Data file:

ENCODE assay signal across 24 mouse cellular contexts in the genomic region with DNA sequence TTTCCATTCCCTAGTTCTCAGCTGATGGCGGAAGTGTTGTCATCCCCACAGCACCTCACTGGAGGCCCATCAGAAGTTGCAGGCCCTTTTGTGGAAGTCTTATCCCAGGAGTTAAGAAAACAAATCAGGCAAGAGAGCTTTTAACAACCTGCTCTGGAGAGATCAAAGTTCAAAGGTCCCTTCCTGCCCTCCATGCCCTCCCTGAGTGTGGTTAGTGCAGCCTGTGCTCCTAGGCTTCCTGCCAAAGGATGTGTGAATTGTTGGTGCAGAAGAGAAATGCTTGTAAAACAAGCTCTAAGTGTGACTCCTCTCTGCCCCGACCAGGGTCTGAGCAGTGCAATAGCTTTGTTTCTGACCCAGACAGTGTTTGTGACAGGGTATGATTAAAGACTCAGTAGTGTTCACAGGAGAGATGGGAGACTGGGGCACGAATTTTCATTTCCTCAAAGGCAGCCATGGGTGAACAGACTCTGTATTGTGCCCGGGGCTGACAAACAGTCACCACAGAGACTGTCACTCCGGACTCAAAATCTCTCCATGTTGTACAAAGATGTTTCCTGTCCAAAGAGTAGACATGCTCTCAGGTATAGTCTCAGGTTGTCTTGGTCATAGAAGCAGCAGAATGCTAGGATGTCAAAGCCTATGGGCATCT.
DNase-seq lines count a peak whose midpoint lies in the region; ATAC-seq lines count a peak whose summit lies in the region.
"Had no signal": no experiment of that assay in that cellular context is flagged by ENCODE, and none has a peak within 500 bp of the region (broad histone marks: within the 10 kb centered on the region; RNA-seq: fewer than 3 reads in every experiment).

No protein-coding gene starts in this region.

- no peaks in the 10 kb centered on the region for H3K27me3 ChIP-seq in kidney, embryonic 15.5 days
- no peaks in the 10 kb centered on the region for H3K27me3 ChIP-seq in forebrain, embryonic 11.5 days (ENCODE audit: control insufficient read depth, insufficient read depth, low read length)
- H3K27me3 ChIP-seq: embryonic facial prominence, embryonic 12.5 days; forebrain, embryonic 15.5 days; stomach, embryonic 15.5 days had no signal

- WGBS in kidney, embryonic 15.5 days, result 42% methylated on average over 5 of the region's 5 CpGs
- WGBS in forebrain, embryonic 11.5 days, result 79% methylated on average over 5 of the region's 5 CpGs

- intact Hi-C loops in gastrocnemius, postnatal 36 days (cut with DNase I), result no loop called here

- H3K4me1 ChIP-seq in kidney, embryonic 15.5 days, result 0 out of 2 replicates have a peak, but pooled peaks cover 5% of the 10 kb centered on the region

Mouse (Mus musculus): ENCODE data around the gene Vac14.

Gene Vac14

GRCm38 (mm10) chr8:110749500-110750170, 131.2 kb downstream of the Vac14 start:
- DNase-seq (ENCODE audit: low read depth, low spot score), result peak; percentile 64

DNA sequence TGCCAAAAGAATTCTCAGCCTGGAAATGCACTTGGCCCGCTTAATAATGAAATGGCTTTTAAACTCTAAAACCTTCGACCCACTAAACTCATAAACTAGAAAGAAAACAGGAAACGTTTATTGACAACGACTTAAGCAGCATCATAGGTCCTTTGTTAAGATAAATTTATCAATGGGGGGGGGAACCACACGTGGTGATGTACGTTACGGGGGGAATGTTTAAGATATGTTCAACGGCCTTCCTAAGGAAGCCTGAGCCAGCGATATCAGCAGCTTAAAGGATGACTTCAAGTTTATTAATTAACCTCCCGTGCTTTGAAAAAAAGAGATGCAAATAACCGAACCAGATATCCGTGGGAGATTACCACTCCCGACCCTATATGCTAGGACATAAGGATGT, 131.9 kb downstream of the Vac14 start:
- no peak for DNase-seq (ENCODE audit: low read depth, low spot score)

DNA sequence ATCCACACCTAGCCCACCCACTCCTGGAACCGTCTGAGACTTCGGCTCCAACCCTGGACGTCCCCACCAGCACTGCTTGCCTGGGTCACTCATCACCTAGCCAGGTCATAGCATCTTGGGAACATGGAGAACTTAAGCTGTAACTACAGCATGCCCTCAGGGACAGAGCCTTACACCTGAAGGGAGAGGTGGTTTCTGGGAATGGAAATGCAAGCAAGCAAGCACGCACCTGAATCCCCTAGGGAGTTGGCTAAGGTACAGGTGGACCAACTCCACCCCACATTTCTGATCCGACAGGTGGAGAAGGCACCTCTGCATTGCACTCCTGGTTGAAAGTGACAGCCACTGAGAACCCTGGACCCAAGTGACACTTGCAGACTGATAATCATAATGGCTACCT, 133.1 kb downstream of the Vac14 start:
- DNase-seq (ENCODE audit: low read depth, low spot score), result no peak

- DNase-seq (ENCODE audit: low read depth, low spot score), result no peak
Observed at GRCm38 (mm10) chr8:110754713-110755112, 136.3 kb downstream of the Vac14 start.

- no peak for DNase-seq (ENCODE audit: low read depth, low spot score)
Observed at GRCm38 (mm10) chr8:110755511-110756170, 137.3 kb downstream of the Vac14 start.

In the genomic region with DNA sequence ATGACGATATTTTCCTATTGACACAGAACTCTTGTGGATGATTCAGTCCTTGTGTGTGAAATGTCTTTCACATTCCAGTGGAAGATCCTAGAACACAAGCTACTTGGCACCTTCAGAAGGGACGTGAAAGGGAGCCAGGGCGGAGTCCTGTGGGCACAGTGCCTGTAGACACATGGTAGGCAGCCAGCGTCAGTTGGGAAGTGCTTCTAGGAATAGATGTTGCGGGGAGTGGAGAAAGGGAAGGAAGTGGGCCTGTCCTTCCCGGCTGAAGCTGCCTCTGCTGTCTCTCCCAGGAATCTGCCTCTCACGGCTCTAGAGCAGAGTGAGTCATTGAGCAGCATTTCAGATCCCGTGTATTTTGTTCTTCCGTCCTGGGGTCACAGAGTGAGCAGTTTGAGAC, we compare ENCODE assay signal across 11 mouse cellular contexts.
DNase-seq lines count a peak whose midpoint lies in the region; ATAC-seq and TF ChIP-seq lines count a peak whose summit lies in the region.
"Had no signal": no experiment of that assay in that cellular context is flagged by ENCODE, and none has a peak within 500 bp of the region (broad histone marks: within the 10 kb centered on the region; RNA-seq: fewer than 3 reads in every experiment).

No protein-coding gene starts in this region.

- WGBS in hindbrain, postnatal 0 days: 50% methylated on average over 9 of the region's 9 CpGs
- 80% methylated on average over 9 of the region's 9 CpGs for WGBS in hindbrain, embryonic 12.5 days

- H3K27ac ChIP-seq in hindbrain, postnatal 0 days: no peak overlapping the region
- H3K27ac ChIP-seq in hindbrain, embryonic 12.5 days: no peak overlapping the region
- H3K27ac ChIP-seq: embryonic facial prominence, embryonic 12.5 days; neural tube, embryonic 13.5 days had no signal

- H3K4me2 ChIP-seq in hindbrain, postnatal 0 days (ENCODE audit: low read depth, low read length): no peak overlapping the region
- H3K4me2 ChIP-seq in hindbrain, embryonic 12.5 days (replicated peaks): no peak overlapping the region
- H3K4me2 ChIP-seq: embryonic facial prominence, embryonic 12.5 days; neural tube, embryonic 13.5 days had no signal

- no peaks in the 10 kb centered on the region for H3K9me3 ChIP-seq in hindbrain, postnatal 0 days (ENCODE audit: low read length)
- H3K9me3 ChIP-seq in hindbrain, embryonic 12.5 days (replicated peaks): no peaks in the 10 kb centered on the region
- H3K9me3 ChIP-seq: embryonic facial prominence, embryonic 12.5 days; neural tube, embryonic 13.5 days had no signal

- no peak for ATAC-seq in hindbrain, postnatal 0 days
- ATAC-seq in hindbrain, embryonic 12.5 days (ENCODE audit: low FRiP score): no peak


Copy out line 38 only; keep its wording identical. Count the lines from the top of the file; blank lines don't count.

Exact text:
- H3K9me3 ChIP-seq: embryonic facial prominence, embryonic 12.5 days; neural tube, embryonic 13.5 days had no signal